Ah, America’s favorite season is finally here. Luckily for all of us, tax filing season begins on January 24th this year, so it’s time to prepare ourselves. Well, this year is a little different for many, as the so-called “great resignation” has fueled a large number of people to become self-employed for the first time. In our article we will be discussing Self Employment Taxes Vs. Regular Income Taxes.
While self-employment comes with so many benefits, it can be confusing around tax time, but we have you covered. Let’s talk about the different types of taxes and some great tax tips for self-employed individuals!
Who Is Considered Self-Employed?
Before we offer any tips, let’s clear up any confusion around self-employed people and regular employees.
Generally, people will know if they are an employee or if they are self-employed. However, there are some gray areas and points of confusion for some around whether you are considered an employee or an independent contractor (self-employed person).
Independent contractors make up over 10 million workers in the US, and they may work solely for one company but still not be considered an employee.
For example, Uber/Lyft drivers, people who deliver for DoorDash/GrubHub, and most freelancers are considered independent contractors, even if they work for one company.
However, anybody can be an independent contractor or freelancer. Writing services, consulting, or plumbing are perfect examples of people who follow this structure, even though some are employees.
The way to determine this is if you receive a W2 form or a 1099 form at tax time. A W2 means that you are an employee who has taxes taken out with every paycheck. Most often, you will receive a tax refund for the previous year.
Conversely, a 1099 form like a 1099-K, 1099-misc, or another type, will be provided to you by any company that paid you more than $600 in the previous fiscal year. This means that you will likely owe taxes from that fiscal year, assuming that was your primary source of income.
Of course, a full-time Uber or Lyft driver will earn more than $600 in a year, leaving them with a 1099 form to file. Although, a freelance welder who had over 300 clients in the previous year and never earned more than $600 from any of them will not receive this form. Therefore, they will be responsible for filing this income from their own records.
Business owners are the obvious choice to file self-employment taxes, but not all of them will. First, an important distinction to make is that independent contractors (including DoorDash delivery people) are small business owners. However, in this instance, we’re using “business owners” in the way it is most commonly used.
Again, not all business owners will pay self-employment taxes for their income, but they will still have to file self-employment taxes. For example, some business owners choose to pay themselves a salary out of the company’s payroll so they can pay income taxes throughout the year as regular employees.
Regardless, they will still have to file self-employment tax for their business revenue and expenses, but they will not have to include their personal income in this instance.
Although, most small business owners, especially sole proprietors, choose to mix business and personal funds, meaning they will only file self-employment taxes.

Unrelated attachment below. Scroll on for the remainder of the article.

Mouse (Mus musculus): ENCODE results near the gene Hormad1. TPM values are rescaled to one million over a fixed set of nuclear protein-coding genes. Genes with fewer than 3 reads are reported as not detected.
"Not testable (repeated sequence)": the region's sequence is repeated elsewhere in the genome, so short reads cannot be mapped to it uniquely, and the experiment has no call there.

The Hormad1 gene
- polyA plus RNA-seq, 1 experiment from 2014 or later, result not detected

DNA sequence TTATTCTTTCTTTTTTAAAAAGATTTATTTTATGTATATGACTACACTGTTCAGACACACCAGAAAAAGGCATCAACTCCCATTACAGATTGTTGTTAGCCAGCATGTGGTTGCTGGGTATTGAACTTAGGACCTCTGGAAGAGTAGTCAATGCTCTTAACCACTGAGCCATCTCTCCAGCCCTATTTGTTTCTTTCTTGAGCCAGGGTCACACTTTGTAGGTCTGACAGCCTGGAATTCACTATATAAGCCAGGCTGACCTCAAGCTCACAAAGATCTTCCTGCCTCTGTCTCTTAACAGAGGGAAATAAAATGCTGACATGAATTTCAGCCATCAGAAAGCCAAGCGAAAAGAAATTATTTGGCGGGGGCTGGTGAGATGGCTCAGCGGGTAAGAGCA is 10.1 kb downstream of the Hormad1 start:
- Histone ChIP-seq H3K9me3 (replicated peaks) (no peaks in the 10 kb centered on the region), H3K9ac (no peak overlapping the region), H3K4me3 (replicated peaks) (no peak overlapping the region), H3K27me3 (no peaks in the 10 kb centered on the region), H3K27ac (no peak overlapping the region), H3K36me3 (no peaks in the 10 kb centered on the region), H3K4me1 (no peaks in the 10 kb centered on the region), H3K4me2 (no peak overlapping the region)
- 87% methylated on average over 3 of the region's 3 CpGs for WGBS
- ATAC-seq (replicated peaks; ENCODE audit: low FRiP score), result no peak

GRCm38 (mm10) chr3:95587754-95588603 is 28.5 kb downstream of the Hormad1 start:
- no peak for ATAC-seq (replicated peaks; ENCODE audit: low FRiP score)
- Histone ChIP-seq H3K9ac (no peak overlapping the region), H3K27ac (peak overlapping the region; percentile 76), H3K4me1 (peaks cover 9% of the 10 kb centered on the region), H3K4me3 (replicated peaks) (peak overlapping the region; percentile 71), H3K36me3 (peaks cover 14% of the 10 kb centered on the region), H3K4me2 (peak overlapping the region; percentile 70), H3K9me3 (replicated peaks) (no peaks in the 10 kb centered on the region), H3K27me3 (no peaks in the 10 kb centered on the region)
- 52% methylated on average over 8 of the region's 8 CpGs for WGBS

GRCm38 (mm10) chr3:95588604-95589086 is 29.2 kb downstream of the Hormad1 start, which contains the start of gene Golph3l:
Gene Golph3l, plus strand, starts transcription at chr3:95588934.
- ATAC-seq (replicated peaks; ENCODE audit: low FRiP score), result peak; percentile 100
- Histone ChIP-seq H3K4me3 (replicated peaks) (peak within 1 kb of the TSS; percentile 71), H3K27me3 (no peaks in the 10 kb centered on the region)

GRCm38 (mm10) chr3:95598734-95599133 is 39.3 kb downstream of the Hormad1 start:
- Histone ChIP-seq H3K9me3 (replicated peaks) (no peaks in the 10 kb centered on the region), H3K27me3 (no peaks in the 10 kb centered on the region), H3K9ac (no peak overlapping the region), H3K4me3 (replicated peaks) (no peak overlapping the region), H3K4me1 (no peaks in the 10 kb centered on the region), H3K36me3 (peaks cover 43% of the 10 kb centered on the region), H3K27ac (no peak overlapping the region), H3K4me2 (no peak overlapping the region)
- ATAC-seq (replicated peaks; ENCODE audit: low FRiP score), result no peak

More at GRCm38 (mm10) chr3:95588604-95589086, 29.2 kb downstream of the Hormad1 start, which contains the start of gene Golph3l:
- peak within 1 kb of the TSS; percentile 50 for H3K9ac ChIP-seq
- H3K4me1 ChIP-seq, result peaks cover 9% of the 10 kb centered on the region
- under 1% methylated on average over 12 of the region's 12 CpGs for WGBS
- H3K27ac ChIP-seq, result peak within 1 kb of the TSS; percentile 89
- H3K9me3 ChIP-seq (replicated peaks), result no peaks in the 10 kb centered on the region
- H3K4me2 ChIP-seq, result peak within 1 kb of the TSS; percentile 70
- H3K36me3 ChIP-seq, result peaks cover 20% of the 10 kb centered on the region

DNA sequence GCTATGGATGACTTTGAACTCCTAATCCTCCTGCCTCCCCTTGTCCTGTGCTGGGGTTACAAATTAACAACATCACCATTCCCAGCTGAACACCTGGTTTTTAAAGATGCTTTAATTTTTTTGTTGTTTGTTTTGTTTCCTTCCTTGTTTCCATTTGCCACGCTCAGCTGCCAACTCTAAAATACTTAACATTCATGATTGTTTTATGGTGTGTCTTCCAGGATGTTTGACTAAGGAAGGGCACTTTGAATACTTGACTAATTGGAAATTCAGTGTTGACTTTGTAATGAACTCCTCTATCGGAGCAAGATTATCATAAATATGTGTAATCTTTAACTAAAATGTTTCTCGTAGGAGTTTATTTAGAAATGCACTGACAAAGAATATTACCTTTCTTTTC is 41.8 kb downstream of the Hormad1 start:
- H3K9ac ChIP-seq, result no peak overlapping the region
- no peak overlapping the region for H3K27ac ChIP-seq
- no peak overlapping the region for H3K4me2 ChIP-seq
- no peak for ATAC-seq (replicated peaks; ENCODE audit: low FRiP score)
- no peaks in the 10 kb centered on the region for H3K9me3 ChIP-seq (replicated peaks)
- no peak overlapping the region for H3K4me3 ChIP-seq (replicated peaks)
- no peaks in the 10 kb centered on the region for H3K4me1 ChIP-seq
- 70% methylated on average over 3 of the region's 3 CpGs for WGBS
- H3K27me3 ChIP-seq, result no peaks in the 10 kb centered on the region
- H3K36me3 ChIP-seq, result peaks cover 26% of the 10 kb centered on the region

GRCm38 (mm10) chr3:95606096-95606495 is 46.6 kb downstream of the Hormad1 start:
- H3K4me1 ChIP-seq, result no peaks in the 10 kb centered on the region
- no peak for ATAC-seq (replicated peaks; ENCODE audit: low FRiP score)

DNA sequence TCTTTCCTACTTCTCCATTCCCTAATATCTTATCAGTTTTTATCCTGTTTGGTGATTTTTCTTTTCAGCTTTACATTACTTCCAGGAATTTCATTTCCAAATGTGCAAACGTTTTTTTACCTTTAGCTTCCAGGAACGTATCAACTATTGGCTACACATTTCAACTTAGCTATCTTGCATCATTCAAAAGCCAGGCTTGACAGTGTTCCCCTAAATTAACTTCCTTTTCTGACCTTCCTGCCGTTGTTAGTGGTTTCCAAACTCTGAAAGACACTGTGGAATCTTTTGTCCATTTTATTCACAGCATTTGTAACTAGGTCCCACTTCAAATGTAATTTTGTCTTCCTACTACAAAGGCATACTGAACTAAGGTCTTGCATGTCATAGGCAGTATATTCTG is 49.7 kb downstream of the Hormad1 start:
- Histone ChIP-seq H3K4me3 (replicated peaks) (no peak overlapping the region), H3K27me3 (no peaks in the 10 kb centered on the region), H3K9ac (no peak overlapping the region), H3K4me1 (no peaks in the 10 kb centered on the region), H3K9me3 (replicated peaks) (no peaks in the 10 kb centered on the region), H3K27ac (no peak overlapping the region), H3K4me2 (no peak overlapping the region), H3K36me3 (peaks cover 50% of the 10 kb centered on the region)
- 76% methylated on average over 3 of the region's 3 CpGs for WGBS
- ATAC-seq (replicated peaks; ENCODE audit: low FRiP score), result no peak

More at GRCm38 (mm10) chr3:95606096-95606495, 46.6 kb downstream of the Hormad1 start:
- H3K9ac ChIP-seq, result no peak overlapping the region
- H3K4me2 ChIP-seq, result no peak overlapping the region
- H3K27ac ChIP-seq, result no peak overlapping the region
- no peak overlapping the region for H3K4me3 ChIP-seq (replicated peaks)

How Do Income Taxes Differ?
While the tax rates are the same for personal income, the structure is completely different. If you file a W2 as an employee, that’s essentially all you will have to file, assuming that job was your only source of income.
Now, there are other potential deductions for an employee if you have to relocate for work, use home office space, or if you have dependents you support. However, generally speaking, filing W2s is a much simpler process.
With a 1099 or other self-employment tax type, you will have to file your business revenue and expenses, along with any relevant deductions. No matter if you are an independent contractor or small business owner, it is considered business revenue when filing self-employment taxes.
In this case, you will need to add all business-related expenses and subtract them from your gross revenue. Let’s say you are a self-employed plumber who made $70,000 in revenue this year. If you only file that, you will pay around a 30% tax rate on $70,000.
However, if you find that after mileage deductions, tools, supplies, van repairs, insurance, retirement savings, and other deductions, you netted $40,000, then you will only be paying taxes on the $40,000.
Conversely, if a plumber is considered a W2 employee and earns $70,000, they will have paid their taxes on the $70,000 throughout the year without all of the same deductions. If they paid more than what they owed, they will receive a tax refund.
Essentially, it is the responsibility of a self-employed person to track revenue and expenses throughout the year and report it honestly at tax time. For W2 employees, this is done for them throughout the year.
Six Helpful Self-Employment Tax Tips
Now that you understand some of the key differences between employee and self-employment taxes, you’re probably looking for some tax advice. Well, here it is!
1. Develop A Tracking System
If you’re used to the normal W2 structure, switching to self-employment taxes comes with a large learning curve. When you’re entirely responsible for tracking your income and expenses, you need to develop a proper system that you will use throughout the year.
Consequently, it doesn’t matter if you keep receipts in a filing cabinet, use an app on your phone, keep bank/credit card statements, or write out expenses on paper. Whatever works for you is what’s best, as long as you are keeping an accurate record of your revenue and expenses.
Of course, some businesses choose to hire a bookkeeper or accountant to handle this, but that isn’t feasible for most independent contractors. Either way, find a system that works for you and stick with it!
2. Understand Important Deductions